Meydan H, Jang CP, Yıldız MA, Weigend S. Maternal origin of Turkish and Iranian native chickens inferred from mitochondrial DNA D-loop sequences. Asian Australas J Anim Sci. 2016;29(11):1547.
Osman SA-M, Yonezawa T, MJPs N. Origin and genetic diversity of Egyptian native chickens based on complete sequence of mitochondrial DNA D-loop region. Poult Sci. 2016;95(6):1248–56.
Hassaballah K, Zeuh V, Lawal RA, Hanotte O, Sembene M. Diversity and origin of indigenous village chickens (Gallus gallus) from Chad, Central Africa. Adv Biosci Biotechnol. 2015;6(09):592.
This study is part of the first author (Ahmed S. Al-Jumaili) PhD, supported and funded by the Iraqi Ministry of Higher Education and Scientific Research (MOHESR). Special thanks to Ahmed Saadi for contributing Karbala samples from Iraq.
This research was funded in part by the Bill and Melinda Gates Foundation and with UK aid from the UK Government’s Department for International Development (Grant Agreement OPP1127286) under the auspices of the Centre for Tropical Livestock Genetics and Health (CTLGH), established jointly by the University of Edinburgh, SRUC (Scotland’s Rural College), and the International Livestock Research Institute (ILRI). The findings and conclusions contained within are those of the authors and do not necessarily reflect positions or policies of the Bill & Melinda Gates Foundation nor the UK Government. The study has benefitted from the support of the CGIAR Livestock CRP. Sampling of the Saudi chickens was supported through a grant (12-AGR2555–02) from the National Plan for Science, Technology and Innovation (MAARIFAH), King Abdulaziz City for Science and Technology, Kingdom of Saudi Arabia. The funding bodies played no role in the design of the study and collection, analysis, and interpretation of data and in writing the manuscript.
Ethics approval and consent to participate
This study was approved by the ethics committee of International Livestock Research IAUC guidelines (Reference Number IACUC-RC2017–21) and the Ethics committee of Iraqi Ministry of Higher Education and Ministry of Agriculture (Reference Number 17352015/2872).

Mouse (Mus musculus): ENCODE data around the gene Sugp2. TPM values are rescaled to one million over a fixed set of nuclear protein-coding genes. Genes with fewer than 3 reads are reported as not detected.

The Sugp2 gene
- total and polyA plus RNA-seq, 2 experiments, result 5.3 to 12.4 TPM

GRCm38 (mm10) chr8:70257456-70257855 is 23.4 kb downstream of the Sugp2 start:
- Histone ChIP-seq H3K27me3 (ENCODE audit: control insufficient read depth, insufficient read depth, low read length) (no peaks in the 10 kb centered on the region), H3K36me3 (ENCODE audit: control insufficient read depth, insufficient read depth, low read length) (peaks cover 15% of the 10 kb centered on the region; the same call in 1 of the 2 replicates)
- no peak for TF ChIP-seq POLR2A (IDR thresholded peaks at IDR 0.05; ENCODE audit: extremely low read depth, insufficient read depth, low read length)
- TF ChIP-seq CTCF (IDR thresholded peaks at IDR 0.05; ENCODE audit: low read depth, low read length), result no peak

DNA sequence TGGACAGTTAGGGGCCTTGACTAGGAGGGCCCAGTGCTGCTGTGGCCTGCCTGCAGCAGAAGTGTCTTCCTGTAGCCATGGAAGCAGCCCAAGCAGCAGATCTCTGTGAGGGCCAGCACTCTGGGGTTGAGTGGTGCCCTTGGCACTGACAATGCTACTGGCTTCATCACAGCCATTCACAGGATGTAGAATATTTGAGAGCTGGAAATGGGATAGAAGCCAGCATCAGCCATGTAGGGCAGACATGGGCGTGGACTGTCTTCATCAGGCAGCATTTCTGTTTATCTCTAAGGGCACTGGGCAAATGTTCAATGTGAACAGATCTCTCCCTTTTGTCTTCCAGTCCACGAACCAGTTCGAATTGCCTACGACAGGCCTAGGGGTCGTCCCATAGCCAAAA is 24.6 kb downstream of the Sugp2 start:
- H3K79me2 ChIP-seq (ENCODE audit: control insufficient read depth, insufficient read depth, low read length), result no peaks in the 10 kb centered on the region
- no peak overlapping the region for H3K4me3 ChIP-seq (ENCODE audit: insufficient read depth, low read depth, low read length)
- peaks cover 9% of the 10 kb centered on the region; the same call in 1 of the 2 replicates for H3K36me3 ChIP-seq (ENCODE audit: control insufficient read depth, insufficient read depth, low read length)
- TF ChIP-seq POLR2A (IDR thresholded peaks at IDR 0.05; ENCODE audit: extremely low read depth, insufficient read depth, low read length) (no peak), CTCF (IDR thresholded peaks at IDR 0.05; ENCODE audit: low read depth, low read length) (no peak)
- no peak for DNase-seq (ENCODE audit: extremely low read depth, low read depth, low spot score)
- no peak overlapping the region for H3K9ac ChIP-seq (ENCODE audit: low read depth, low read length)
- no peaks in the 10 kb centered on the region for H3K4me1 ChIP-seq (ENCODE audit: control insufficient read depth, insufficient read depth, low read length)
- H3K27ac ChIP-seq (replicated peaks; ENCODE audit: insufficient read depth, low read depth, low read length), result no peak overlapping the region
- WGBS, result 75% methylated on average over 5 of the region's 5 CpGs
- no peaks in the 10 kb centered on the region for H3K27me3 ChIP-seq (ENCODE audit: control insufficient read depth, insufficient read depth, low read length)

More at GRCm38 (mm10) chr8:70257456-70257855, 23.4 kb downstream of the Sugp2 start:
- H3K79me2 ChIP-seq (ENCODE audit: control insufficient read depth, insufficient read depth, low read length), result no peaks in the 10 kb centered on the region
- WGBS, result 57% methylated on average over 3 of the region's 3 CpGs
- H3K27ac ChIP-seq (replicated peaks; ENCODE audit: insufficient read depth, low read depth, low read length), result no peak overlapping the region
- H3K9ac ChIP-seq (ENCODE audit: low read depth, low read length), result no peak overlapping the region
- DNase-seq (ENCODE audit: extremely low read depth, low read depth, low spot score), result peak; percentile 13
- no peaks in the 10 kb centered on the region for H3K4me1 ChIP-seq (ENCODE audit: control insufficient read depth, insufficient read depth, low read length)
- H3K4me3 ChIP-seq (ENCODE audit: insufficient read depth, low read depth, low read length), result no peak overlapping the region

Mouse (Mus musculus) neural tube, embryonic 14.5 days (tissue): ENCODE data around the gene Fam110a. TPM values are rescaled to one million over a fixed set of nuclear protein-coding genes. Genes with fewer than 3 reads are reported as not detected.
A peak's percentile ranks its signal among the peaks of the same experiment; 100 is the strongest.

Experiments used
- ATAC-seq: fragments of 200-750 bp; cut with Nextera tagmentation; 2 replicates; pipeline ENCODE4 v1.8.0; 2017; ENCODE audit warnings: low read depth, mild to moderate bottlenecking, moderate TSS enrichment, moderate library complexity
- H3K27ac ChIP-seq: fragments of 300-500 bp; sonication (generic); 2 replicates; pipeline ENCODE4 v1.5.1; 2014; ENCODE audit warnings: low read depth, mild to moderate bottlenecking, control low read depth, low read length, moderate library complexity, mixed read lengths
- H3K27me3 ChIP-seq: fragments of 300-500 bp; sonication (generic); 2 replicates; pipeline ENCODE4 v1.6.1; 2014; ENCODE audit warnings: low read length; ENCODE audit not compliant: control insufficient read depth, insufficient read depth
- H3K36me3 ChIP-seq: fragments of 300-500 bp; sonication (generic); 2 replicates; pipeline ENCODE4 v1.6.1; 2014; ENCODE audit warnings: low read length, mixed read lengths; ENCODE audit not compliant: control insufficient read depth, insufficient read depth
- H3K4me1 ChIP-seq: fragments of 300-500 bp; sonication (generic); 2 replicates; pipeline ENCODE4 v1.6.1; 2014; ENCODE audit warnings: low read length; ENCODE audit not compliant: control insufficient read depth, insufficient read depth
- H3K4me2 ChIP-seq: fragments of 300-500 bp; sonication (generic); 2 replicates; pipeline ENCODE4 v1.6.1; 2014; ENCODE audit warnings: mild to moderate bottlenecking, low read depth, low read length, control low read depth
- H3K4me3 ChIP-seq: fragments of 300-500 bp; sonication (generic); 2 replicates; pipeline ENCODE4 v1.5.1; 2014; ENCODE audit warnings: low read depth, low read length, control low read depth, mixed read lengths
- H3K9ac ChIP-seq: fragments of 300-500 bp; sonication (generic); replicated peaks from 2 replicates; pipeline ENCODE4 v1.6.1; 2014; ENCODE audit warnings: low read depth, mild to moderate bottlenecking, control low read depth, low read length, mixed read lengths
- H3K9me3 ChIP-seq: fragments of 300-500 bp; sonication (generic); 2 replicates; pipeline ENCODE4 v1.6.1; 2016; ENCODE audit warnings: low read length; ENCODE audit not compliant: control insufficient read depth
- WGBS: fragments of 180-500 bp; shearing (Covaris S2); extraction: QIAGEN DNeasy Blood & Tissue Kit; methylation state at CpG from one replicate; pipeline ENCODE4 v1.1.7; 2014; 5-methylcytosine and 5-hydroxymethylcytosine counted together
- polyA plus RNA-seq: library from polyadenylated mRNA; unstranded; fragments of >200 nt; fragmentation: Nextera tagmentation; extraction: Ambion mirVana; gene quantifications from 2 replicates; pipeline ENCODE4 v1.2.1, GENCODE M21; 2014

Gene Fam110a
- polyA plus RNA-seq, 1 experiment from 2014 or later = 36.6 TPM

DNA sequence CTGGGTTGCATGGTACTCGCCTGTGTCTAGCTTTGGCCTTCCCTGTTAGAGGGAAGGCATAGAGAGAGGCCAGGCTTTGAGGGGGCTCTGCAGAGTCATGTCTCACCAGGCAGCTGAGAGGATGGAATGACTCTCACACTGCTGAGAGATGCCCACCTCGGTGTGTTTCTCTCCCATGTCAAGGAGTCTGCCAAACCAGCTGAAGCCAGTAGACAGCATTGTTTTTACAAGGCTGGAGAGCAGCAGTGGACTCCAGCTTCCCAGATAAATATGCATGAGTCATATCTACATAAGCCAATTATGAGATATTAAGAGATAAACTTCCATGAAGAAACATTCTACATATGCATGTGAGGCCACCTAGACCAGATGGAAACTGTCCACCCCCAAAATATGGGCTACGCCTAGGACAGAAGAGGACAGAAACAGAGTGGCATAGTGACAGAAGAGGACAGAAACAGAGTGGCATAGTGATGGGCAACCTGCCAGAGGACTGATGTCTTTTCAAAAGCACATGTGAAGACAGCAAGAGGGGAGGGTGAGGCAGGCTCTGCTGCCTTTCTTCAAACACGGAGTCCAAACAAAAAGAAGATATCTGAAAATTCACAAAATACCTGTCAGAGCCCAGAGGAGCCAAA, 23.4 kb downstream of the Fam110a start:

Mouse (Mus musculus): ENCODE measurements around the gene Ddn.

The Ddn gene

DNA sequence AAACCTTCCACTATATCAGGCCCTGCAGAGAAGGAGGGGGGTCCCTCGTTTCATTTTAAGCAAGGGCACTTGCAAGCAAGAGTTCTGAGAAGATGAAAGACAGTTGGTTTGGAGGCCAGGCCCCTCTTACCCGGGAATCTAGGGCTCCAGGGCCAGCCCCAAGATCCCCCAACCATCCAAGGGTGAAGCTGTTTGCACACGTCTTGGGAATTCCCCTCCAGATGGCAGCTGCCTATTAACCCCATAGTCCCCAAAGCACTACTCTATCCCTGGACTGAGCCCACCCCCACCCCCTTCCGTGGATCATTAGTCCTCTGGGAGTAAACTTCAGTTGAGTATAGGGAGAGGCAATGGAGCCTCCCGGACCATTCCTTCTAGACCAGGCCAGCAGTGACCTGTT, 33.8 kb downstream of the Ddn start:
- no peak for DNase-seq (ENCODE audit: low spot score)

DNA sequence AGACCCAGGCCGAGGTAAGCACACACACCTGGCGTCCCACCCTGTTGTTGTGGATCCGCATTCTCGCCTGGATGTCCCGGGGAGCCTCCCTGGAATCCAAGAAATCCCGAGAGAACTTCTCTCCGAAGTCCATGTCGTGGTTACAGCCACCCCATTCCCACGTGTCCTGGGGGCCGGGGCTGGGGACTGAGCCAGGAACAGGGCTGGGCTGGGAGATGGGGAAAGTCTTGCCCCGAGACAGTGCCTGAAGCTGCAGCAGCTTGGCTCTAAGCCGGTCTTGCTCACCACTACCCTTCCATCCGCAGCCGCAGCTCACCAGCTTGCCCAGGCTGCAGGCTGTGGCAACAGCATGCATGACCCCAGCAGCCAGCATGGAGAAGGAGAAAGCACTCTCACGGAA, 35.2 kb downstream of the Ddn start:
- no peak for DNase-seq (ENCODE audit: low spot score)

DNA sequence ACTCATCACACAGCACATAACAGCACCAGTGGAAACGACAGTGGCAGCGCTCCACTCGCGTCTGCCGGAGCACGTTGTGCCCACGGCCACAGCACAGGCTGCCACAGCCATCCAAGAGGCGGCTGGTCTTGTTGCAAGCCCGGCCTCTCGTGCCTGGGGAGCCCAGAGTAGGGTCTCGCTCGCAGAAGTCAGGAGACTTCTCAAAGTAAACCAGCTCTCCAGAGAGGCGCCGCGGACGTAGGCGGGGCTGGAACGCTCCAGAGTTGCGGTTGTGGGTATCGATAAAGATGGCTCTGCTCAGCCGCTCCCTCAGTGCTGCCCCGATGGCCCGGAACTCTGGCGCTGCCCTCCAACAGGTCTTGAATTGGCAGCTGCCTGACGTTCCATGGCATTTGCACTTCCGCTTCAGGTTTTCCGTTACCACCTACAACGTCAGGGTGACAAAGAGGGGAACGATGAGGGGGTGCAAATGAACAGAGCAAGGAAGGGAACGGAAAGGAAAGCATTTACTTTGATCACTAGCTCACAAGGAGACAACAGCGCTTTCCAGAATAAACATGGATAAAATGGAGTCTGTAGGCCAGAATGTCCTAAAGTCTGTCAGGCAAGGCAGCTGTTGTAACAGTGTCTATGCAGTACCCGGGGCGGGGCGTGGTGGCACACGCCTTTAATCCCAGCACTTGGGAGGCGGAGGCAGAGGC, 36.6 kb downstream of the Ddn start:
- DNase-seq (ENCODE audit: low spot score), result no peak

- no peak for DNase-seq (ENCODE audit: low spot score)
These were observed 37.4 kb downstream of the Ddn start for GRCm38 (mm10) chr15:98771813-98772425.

Consent for publication
The authors declare that they have no competing interests.
Springer Nature remains neutral with regard to jurisdictional claims in published maps and institutional affiliations.
mtDNA D-loop variation of 88 haplotypes found in the 706 village chicken. Fig. S2. Median-Joining network for Algerian haplotypes (n = 13). Fig. S3. Median-Joining network for Ethiopian haplotypes (n = 36). Fig. S4. Median-Joining network for Iraqi haplotypes (n = 18). Fig. S5. Median-Joining network for Libyan haplotypes (n = 10). Fig. S6. Median-Joining network for Pakistani haplotypes (n = 19). Fig. S7. Median-Joining network for Saudi Arabia haplotypes (n = 26). Fig. S8. Maximum likelihood tree for the 136 haplotypes and references from Liu et al. . Fig. S9. Median-Joining network for 136 haplotypes of the collected and downloaded samples. Fig. S10. Mismatch distribution patterns of populations included in this study. Table S1. Downloaded sequences from GeneBank. Table S2a. Haplotype diversity significant differences among Iraqi populations. Table S2b. Nucleotide diversity significant differences among Iraqi populations. Table S3a. Haplotype diversity significant differences among Algerian populations. Table S3b. Nucleotide diversity significant differences among Algerian populations. Table S4a. Haplotype diversity significant differences among Ethiopian populations. Table S4b. Nucleotide diversity significant differences among Ethiopian populations. Table S5a. Haplotype diversity significant differences among Saudi regions. Table S5b. Nucleotide diversity significant differences among Saudi regions. Table S6. Location, sample size and genetic diversity of haplogroup E.
About this article
Cite this article
Al-Jumaili, A.S., Boudali, S.F., Kebede, A. et al. The maternal origin of indigenous domestic chicken from the Middle East, the north and the horn of Africa. BMC Genet 21, 30 (2020). https://doi.org/10.1186/s12863-020-0830-0
- Domestic chicken
- Dispersal routes
- Genetic diversity
- Middle East